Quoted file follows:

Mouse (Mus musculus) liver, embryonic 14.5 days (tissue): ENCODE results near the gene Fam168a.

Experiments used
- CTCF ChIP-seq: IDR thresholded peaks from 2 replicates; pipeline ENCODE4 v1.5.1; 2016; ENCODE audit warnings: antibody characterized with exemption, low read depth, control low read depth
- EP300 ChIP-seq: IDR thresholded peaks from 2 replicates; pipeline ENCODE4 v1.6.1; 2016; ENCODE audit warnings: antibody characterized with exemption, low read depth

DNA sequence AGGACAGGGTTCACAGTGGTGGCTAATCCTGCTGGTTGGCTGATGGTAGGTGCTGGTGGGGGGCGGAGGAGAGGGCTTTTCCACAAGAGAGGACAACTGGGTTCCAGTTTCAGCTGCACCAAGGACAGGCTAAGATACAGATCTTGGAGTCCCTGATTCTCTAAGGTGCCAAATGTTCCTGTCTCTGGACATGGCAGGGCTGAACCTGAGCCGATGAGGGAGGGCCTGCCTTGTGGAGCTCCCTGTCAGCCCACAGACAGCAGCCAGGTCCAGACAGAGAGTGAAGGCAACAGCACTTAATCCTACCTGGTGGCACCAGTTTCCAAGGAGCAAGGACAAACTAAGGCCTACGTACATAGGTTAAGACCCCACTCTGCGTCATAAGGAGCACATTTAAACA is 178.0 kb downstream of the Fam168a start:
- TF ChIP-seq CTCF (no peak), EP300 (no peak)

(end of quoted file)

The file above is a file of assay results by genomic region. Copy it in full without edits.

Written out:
Mouse (Mus musculus) liver, embryonic 14.5 days (tissue): ENCODE results near the gene Fam168a.

Experiments used
- CTCF ChIP-seq: IDR thresholded peaks from 2 replicates; pipeline ENCODE4 v1.5.1; 2016; ENCODE audit warnings: antibody characterized with exemption, low read depth, control low read depth
- EP300 ChIP-seq: IDR thresholded peaks from 2 replicates; pipeline ENCODE4 v1.6.1; 2016; ENCODE audit warnings: antibody characterized with exemption, low read depth

DNA sequence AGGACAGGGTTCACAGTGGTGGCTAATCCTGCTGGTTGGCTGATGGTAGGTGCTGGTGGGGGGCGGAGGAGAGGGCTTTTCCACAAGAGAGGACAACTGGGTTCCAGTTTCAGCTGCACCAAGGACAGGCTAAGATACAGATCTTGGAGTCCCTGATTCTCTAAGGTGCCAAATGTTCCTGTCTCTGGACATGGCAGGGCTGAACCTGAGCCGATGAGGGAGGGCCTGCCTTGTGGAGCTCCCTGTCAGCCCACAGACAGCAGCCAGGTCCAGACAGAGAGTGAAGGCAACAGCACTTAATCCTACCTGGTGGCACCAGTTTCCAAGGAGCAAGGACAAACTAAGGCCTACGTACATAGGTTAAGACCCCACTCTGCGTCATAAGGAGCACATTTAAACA is 178.0 kb downstream of the Fam168a start:
- TF ChIP-seq CTCF (no peak), EP300 (no peak)